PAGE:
While there has been an explosion in Easter chocolate innovation, the same is not true for chocolate innovation as a whole; it's remained virtually unchanged, increasing just 1% over the last year. Meanwhile, innovation for seasonal chocolate as a whole increased 5% over the same period. Overall, Easter innovation accounts for a sweet 41% of all seasonal chocolate launches, the research discovered.
When it comes to regional launch activity, the UK is officially top of the chocs leading the way in Easter innovation globally. Over the past year, the UK was responsible for an impressive one in eight (16%) Easter chocolate launches, leaving British chocolate lovers spoilt for choice The research also suggest that Easter innovation hhas grown almost 40% over the past two years.
Across the globe, the top five Easter chocolate innovators are the UK (16%), France (9%), Germany (8%), Brazil (8%) and the US (6%), collectively responsible for almost half of global chocolate innovation.
Marcia Mogelonsky, Director of Insight, Mintel Food and Drink, said: “Following several subdued years of Easter celebrations, chocolate lovers are set to enjoy an impressive array of chocolate eggs and novelties this Easter. As the world becomes more relaxed about social gatherings, celebrations will be more plentiful, sparking improved revenue for seasonal chocolates, especially those linked with an interactive component, like Easter egg hunts.
“Multiculturalism is set to grow opportunities for seasonal confectionery. Beyond the egg, there is room to broaden the range of seasonal confectionery. Increased travel, immigration and the changing dynamics of migration across the globe will expose consumers to a range of new cultures and holidays. For example, seasonal confectionery has room to grow around holidays like Eid and Diwali as consumers embrace multiple nationalities and traditions. Perhaps the earliest example of a holiday with confectionery traditions that have spread successfully is Halloween. Originally a Celtic harvest festival, it is now celebrated around the world.”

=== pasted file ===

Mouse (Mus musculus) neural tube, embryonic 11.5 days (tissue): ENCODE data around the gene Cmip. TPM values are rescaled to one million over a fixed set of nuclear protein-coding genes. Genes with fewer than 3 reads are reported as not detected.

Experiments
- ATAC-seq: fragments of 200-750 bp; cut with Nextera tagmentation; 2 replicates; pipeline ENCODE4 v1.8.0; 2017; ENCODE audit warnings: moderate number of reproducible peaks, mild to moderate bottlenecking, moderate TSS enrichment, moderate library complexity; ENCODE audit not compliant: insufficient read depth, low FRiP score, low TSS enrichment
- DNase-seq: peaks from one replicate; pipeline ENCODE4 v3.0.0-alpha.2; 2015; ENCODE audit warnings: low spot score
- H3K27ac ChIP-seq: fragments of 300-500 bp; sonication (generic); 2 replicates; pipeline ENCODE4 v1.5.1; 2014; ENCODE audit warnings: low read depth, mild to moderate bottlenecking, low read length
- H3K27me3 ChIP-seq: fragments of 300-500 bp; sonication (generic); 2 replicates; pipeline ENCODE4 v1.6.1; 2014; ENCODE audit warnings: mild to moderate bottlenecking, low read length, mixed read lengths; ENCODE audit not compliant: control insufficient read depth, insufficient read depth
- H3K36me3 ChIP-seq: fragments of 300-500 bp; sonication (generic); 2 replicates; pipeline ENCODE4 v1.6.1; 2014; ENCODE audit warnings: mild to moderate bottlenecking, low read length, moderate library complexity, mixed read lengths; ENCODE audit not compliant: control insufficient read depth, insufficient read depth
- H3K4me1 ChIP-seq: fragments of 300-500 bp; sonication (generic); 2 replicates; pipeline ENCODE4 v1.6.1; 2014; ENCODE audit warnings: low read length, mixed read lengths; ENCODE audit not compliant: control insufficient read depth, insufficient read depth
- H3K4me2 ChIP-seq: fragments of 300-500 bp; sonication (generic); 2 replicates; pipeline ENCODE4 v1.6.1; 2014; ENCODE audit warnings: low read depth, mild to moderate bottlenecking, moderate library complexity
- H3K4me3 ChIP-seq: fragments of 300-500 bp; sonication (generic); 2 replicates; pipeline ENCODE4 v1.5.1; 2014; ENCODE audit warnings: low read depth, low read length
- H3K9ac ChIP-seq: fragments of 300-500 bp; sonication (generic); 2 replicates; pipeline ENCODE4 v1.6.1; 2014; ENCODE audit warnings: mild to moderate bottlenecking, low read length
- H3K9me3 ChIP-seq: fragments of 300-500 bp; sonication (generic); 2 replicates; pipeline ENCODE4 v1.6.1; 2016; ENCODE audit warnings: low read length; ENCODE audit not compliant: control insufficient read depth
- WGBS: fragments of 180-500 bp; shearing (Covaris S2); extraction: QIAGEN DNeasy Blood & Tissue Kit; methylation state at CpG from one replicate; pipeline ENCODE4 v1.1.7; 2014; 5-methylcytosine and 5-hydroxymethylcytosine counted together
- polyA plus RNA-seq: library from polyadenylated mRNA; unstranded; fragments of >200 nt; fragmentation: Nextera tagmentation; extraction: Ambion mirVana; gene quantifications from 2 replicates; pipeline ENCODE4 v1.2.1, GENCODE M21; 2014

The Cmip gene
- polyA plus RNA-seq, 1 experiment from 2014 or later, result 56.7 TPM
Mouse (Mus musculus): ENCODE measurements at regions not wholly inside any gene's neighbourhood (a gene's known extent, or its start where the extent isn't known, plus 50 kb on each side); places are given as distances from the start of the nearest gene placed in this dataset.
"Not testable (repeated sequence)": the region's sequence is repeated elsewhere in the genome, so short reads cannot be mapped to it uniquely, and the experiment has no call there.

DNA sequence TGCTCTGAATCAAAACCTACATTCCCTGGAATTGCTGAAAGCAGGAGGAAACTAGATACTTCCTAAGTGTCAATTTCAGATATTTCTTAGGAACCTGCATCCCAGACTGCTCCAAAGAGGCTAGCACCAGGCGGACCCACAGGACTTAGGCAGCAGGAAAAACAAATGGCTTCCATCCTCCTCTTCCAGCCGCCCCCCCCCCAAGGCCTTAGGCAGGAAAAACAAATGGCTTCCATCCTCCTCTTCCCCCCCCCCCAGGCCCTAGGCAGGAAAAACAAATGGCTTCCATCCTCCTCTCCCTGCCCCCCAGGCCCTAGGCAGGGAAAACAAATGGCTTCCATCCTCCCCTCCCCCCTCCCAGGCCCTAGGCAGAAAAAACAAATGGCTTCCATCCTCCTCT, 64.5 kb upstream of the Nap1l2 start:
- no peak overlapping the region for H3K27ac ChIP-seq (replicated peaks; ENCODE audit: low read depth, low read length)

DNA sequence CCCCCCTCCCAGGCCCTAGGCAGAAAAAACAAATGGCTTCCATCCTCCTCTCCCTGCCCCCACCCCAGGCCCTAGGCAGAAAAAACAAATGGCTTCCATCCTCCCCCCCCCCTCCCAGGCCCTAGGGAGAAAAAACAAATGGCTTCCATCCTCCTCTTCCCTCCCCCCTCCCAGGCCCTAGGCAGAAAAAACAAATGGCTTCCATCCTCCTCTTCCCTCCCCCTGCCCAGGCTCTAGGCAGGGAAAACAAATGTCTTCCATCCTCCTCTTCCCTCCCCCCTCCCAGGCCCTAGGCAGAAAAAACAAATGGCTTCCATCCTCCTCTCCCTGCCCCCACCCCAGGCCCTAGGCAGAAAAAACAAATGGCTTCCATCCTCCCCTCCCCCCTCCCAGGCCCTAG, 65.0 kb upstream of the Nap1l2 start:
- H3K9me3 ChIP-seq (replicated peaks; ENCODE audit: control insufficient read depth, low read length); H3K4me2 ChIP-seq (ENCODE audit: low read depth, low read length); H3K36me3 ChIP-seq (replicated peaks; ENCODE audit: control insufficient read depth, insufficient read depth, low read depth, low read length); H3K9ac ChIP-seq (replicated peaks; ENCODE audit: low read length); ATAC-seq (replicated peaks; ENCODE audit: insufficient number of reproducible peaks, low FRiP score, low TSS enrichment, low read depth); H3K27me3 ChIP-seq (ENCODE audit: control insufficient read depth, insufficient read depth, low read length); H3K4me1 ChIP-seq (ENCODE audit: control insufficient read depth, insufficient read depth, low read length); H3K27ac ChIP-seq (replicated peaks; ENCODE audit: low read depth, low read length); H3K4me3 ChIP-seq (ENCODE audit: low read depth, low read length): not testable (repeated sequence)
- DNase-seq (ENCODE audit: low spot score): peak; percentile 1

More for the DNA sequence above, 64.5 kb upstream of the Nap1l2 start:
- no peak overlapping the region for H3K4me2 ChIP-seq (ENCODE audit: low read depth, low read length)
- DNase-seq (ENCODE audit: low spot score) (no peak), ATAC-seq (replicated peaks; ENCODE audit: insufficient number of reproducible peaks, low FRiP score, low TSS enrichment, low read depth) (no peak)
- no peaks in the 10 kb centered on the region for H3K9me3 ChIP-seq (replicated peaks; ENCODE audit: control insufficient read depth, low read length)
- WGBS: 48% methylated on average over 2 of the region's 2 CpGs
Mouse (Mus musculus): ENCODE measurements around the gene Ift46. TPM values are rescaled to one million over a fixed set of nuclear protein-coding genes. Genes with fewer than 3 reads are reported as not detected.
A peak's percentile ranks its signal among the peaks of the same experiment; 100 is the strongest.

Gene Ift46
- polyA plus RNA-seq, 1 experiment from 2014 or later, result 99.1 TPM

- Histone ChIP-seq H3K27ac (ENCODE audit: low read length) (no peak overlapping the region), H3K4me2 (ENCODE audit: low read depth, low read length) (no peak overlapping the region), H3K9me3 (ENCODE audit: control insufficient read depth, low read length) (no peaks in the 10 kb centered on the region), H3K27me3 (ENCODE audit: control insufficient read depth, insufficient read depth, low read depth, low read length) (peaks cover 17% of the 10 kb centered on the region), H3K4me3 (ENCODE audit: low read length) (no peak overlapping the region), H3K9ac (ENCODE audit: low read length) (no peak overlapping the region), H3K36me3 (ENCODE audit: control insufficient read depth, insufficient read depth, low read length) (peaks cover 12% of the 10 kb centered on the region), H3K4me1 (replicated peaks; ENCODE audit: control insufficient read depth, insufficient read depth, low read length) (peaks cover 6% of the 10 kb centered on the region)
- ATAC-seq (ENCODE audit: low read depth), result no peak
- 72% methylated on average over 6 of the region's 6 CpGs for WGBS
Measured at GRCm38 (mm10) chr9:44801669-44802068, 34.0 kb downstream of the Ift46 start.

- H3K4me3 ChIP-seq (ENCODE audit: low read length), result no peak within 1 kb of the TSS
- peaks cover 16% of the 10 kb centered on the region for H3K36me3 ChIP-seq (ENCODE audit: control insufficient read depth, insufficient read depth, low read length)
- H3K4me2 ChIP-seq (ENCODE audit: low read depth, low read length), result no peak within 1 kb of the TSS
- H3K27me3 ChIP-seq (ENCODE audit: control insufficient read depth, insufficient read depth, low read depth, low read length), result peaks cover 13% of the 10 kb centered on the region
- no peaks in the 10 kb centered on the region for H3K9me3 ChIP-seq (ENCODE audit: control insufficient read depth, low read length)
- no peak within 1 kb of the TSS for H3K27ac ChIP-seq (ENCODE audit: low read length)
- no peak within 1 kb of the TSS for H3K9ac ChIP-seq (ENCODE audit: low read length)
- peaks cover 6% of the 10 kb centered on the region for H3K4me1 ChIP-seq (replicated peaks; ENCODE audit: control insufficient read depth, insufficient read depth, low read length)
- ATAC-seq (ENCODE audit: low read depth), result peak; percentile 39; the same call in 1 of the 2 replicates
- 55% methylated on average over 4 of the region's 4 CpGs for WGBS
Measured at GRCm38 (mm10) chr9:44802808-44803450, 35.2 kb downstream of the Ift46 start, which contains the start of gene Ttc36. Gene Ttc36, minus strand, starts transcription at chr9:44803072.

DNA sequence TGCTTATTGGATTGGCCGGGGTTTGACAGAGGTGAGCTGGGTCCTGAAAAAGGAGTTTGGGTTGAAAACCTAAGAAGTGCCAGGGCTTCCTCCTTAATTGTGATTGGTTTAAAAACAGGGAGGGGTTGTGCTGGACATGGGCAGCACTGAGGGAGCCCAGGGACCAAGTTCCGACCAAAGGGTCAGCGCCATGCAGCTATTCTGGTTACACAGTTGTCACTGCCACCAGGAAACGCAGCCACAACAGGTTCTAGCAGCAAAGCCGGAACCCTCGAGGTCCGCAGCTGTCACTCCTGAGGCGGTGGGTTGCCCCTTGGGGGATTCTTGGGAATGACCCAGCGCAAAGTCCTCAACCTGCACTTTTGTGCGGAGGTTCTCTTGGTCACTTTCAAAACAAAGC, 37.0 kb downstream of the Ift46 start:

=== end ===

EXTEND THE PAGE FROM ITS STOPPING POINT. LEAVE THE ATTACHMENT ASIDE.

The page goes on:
But with inflation and rising commodity prices, UK shoppers could find traditional chocolate Easter egg prices to be higher than a year ago.
Cocoa futures prices have spiked in recent weeks due to high demand and reports of low bean arrivals, as well as concerns over contracts not being fulfilled, data analysts Mintec has reported.
Since the beginning of February cocoa and sugar prices have increased by 7% and 5% respectively, and the grocer.com also reports that shop price inflation hit a new high in March, with the British Retail Consortium warning earlier this week that prices of other sugary favourites like sweets and fizzy drinks are also on the rise ahead of Easter.
“Companies such as Lindt are well aware of the higher cocoa beans market price, which will add to input cost inflation this year,” Bloomberg research analyst Diana Gomes told the magazine. “The increase in cocoa costs typically takes about eight to 12 months to filter through due to hedging and stocks previously bought at lower prices. This was helpful in 2022 when sugar and milk powder, the other key chocolate ingredients, were much more expensive, so cocoa helped by slightly smoothing chocolatiers’ cost inflation. That said, companies are watching very carefully how their market share moves with price increases.”